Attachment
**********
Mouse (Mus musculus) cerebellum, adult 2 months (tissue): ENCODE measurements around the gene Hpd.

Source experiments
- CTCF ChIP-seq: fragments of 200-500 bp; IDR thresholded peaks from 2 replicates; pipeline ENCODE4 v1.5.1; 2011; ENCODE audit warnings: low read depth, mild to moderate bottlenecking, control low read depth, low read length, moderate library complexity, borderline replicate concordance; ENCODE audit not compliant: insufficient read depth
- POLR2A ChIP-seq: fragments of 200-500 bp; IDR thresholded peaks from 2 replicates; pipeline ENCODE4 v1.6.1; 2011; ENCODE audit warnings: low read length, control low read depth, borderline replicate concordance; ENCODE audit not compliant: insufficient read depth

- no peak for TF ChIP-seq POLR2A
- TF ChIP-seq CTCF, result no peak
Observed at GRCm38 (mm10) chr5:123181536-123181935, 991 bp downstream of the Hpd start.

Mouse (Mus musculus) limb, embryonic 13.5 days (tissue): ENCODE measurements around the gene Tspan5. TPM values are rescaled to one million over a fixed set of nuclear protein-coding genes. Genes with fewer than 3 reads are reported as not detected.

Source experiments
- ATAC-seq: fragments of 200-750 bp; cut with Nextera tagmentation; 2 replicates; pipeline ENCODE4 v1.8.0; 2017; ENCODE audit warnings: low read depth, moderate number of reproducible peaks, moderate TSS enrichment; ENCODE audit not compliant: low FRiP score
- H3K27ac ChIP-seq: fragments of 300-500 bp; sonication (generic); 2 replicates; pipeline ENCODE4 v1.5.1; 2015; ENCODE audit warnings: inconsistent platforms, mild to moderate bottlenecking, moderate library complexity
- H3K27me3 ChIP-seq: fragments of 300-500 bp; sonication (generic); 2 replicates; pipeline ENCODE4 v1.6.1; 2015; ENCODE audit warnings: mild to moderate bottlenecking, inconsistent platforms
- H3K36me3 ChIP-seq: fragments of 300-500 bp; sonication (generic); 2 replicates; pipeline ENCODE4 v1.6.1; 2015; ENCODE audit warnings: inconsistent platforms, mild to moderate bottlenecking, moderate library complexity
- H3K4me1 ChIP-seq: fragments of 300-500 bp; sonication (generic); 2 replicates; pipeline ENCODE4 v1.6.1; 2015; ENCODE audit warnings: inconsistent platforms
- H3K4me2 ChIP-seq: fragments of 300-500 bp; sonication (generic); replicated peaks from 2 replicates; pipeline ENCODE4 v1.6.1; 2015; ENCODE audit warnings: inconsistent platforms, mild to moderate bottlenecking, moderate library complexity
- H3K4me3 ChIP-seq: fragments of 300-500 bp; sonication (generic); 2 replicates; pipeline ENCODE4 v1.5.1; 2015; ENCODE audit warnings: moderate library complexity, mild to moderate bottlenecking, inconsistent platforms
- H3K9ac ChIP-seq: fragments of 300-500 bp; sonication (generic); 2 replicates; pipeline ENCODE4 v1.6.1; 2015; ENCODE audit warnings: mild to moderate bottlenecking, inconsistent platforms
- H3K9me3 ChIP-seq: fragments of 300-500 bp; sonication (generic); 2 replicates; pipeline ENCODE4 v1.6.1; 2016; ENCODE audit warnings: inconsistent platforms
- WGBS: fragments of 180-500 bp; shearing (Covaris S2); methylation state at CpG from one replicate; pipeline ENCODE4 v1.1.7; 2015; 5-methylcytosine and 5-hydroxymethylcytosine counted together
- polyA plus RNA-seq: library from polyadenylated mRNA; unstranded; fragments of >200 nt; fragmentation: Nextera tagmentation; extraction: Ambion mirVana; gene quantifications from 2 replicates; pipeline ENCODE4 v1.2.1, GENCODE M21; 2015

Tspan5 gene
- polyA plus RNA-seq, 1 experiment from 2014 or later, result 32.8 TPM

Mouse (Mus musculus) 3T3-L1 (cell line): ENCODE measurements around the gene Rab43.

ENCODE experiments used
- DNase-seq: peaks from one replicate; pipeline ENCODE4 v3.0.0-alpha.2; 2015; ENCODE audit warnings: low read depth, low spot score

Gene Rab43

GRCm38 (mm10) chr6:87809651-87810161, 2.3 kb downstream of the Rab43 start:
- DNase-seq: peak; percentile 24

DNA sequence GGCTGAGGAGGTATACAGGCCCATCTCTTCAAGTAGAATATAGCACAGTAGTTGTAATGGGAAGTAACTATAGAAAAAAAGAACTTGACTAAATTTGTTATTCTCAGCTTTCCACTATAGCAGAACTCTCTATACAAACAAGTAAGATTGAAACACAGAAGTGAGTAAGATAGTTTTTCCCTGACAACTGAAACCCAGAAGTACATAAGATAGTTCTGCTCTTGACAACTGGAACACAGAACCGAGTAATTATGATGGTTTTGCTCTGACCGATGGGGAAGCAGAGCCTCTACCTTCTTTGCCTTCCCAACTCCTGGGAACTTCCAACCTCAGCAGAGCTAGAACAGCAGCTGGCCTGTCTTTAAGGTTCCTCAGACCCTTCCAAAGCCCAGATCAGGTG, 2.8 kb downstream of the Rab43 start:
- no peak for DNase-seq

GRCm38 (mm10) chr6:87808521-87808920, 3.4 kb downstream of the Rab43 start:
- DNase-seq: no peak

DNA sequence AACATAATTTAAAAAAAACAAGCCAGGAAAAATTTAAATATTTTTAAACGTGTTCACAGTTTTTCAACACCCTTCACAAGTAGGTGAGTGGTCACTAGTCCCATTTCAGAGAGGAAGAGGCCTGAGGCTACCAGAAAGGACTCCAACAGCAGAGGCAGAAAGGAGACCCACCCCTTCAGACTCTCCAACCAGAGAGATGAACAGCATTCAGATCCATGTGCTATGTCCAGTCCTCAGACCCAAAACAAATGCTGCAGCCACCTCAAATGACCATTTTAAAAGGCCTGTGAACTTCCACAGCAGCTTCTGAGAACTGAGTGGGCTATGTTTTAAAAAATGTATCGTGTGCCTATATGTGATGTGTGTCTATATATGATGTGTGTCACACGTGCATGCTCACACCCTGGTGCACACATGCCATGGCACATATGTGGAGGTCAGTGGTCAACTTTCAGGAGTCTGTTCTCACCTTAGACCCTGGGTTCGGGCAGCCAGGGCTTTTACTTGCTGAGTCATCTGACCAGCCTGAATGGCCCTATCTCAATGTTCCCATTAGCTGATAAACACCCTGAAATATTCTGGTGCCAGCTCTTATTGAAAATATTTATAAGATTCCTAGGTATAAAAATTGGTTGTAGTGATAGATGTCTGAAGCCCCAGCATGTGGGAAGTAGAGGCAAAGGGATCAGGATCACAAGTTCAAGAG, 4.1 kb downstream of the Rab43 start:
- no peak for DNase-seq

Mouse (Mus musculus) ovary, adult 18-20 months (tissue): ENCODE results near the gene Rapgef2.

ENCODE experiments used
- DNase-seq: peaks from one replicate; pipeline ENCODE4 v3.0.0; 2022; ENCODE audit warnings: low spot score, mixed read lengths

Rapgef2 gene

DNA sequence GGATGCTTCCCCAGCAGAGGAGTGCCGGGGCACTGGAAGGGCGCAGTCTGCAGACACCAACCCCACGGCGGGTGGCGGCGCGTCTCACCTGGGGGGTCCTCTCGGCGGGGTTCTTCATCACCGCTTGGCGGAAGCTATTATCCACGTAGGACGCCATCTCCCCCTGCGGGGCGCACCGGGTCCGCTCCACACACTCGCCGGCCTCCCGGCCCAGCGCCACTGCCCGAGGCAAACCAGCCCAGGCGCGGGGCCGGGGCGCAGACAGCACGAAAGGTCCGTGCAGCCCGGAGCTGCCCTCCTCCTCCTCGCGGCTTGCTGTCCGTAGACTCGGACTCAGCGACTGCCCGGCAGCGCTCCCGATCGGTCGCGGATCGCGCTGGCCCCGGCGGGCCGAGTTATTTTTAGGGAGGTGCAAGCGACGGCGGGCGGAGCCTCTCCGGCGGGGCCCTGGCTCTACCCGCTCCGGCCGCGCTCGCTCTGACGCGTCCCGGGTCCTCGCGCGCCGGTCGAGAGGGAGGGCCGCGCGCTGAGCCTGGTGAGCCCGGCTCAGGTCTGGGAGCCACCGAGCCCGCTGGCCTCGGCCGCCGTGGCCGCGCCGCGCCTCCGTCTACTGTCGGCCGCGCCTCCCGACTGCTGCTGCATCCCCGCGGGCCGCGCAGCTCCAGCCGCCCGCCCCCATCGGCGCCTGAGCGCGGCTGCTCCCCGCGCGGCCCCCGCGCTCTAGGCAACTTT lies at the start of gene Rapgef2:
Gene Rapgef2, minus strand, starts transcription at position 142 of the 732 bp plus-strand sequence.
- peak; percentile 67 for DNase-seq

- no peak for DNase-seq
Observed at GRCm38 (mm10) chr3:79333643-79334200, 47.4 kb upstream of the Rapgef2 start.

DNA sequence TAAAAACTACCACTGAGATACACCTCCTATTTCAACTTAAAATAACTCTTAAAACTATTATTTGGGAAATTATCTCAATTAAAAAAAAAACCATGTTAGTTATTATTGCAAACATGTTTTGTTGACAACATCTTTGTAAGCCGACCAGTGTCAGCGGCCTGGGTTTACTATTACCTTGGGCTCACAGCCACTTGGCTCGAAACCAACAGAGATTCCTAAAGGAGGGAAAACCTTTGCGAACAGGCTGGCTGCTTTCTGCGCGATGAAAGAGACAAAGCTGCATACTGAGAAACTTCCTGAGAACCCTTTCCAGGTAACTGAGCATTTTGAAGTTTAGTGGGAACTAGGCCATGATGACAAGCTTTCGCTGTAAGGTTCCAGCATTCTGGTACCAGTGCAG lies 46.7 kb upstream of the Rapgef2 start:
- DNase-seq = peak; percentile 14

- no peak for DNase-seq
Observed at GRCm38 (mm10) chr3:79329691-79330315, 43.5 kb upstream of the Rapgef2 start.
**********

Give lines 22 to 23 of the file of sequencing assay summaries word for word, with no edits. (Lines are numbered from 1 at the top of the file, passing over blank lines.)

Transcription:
- polyA plus RNA-seq, 1 experiment from 2014 or later, result 32.8 TPM

Mouse (Mus musculus) 3T3-L1 (cell line): ENCODE measurements around the gene Rab43.